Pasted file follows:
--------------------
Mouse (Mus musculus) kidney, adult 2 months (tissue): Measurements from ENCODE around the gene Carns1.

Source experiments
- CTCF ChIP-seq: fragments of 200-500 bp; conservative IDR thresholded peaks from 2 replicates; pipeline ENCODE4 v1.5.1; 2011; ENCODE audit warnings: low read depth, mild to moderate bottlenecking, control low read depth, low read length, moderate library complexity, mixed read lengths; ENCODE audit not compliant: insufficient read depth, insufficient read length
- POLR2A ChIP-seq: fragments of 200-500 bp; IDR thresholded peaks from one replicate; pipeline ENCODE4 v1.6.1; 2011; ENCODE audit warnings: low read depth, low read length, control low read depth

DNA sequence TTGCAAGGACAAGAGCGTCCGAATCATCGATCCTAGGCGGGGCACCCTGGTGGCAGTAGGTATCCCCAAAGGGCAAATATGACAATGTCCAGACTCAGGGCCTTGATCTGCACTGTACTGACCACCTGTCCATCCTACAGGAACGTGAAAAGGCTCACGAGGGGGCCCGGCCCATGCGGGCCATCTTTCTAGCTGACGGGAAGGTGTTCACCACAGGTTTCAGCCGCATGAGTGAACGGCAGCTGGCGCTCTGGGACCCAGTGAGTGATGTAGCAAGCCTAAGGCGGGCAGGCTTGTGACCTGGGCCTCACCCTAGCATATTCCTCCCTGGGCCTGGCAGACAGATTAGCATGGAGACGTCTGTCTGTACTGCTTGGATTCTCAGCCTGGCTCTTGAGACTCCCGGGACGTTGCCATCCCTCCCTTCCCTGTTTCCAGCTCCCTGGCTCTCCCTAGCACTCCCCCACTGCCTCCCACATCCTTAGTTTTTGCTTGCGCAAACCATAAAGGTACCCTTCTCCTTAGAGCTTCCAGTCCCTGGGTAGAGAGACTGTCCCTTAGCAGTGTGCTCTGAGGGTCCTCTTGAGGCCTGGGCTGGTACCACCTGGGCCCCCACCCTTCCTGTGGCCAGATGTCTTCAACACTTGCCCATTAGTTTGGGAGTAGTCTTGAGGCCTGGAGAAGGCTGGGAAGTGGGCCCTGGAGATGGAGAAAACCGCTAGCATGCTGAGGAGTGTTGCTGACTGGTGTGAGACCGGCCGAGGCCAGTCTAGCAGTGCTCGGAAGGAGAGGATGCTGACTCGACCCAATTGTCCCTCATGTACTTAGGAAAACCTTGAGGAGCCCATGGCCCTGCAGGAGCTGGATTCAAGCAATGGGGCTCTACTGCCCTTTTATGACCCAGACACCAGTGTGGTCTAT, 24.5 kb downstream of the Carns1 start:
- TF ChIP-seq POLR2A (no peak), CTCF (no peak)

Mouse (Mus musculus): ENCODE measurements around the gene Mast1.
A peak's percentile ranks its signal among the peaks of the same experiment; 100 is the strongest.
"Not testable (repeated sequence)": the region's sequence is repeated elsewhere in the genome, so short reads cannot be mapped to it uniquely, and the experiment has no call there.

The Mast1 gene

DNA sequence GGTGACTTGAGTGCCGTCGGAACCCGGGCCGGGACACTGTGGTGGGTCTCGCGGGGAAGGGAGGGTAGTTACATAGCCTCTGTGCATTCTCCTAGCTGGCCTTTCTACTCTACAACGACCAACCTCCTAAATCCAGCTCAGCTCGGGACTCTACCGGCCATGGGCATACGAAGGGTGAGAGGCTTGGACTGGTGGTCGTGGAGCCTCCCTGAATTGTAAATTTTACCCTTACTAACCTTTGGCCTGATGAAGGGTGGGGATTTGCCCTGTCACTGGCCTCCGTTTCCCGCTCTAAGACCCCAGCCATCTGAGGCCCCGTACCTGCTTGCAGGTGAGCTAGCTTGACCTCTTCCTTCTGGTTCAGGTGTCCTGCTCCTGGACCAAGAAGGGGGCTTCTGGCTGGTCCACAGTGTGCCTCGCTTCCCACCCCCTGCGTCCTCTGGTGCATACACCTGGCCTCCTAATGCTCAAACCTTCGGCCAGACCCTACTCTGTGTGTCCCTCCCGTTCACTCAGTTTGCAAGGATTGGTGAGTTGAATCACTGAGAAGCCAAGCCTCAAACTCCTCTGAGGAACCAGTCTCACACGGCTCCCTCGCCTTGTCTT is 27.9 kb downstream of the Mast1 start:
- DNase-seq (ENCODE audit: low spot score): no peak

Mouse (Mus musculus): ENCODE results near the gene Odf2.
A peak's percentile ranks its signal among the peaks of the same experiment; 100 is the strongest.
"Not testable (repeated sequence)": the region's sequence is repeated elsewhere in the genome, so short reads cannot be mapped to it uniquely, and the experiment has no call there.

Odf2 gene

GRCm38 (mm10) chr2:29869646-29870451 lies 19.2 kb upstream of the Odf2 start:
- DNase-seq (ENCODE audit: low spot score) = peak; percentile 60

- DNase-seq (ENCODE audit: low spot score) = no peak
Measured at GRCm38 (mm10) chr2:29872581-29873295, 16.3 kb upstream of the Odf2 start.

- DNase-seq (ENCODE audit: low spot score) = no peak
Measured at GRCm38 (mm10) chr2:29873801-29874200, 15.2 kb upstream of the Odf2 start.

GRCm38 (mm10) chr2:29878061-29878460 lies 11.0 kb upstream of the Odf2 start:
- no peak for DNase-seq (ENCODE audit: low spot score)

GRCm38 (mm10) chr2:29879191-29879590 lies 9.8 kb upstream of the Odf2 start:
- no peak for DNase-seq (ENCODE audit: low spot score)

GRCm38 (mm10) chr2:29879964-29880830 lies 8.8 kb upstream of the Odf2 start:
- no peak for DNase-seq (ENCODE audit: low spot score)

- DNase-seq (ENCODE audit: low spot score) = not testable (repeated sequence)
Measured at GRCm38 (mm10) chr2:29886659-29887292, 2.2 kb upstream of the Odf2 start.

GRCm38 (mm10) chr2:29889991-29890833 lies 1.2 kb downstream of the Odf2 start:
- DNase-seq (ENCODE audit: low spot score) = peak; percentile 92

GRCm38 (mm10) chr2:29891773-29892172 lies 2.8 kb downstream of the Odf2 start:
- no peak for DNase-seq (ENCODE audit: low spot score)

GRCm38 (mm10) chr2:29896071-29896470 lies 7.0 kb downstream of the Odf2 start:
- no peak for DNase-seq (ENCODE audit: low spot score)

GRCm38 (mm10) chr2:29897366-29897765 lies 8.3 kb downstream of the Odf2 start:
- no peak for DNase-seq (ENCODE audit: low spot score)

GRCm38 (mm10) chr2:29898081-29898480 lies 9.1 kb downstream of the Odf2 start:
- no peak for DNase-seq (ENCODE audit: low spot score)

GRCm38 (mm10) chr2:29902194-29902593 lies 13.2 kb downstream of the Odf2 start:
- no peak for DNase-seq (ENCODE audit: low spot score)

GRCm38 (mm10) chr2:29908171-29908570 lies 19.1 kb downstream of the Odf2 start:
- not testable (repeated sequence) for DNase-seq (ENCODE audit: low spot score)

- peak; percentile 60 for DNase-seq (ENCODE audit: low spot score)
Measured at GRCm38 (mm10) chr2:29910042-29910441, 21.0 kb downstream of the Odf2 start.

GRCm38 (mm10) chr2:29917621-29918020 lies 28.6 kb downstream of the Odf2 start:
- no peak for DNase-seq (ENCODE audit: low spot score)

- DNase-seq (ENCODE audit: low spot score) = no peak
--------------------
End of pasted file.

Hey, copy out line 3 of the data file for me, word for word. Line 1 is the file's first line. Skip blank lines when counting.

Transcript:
- CTCF ChIP-seq: fragments of 200-500 bp; conservative IDR thresholded peaks from 2 replicates; pipeline ENCODE4 v1.5.1; 2011; ENCODE audit warnings: low read depth, mild to moderate bottlenecking, control low read depth, low read length, moderate library complexity, mixed read lengths; ENCODE audit not compliant: insufficient read depth, insufficient read length